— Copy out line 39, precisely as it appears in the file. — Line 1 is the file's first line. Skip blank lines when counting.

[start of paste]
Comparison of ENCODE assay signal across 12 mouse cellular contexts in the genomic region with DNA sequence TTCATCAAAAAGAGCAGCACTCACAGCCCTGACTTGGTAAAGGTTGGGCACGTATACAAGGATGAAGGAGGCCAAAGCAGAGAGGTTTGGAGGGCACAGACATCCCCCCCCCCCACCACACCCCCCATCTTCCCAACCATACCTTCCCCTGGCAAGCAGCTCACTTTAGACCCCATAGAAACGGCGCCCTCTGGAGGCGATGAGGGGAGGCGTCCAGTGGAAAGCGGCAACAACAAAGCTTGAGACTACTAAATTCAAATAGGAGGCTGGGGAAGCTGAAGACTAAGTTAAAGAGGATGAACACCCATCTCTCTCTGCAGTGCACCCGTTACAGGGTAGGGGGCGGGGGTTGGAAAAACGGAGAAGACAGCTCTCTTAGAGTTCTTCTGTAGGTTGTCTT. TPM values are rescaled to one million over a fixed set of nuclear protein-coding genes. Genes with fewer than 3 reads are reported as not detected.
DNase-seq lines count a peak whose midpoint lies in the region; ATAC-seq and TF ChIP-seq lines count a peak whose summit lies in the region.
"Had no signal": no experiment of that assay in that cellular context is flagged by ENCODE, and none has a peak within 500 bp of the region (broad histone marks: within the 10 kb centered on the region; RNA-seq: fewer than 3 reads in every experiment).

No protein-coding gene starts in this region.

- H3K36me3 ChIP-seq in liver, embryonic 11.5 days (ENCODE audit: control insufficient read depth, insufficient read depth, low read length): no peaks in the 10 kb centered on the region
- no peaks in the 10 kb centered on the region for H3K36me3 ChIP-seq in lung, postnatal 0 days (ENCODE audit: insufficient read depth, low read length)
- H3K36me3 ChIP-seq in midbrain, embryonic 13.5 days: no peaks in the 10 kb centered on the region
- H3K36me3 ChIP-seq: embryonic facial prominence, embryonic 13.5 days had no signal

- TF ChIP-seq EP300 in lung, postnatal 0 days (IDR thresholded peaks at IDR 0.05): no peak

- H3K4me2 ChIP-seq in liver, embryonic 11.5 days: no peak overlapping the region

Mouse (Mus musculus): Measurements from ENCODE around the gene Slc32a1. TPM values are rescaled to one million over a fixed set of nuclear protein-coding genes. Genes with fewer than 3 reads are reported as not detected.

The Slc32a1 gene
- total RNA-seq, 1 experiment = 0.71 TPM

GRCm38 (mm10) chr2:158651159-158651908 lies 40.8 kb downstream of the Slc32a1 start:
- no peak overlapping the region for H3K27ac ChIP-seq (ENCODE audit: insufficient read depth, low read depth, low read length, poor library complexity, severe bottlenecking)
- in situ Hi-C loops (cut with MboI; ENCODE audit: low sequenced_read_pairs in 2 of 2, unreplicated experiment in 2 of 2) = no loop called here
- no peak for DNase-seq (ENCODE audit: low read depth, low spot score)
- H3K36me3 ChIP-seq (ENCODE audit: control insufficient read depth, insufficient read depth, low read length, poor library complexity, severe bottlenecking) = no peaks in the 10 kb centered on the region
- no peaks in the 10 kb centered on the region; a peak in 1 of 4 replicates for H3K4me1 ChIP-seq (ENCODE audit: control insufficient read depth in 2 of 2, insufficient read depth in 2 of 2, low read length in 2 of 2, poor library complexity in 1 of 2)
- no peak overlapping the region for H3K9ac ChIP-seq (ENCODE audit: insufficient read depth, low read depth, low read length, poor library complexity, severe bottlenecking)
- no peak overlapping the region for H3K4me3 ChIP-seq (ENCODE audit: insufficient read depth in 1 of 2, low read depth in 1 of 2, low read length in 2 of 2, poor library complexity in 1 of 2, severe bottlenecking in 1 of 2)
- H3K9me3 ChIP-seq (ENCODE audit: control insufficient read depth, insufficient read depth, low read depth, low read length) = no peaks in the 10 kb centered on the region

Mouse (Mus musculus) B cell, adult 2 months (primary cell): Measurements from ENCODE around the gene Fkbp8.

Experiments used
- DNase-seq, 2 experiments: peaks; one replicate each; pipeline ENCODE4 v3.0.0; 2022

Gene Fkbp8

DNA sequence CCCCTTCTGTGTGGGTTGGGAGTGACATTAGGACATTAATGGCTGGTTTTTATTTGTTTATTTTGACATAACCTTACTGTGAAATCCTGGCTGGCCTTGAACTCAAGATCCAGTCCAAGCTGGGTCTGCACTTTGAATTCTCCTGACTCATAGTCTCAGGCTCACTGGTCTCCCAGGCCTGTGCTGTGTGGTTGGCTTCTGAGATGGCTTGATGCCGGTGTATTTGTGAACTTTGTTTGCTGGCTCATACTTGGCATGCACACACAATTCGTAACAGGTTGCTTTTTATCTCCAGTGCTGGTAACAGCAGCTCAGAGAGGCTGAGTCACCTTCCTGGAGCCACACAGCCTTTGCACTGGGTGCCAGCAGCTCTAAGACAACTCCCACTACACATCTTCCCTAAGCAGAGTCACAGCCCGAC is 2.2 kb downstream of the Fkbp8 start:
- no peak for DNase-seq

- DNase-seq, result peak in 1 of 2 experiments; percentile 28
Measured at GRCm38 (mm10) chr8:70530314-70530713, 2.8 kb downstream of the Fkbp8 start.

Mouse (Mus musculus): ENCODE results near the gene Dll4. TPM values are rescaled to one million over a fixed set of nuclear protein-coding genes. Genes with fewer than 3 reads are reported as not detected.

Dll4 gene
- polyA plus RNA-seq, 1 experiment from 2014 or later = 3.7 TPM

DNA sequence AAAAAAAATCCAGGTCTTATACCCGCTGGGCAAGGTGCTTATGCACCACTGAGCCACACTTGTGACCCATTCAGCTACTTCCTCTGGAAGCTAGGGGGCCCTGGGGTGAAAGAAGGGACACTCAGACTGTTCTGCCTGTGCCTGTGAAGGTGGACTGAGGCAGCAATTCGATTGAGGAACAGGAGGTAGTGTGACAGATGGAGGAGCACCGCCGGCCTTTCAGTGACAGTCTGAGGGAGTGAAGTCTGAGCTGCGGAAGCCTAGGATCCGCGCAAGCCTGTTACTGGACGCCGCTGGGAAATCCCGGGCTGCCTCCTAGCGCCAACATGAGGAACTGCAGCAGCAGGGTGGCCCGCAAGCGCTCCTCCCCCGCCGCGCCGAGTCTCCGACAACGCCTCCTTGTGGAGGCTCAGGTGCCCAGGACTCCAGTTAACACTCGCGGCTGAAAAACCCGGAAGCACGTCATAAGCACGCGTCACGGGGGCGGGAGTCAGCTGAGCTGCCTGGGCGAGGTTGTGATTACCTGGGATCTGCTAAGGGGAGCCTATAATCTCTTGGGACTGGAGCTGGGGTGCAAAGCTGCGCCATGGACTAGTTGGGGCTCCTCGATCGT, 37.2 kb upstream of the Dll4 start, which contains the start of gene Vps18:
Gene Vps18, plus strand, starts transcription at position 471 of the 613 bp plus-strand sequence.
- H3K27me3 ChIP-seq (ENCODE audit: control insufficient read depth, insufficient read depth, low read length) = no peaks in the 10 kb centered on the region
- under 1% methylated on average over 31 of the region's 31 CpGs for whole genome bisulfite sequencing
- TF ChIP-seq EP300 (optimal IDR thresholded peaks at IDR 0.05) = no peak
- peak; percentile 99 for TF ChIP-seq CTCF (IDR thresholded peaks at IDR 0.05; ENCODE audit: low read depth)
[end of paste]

- peak; percentile 99 for TF ChIP-seq CTCF (IDR thresholded peaks at IDR 0.05; ENCODE audit: low read depth)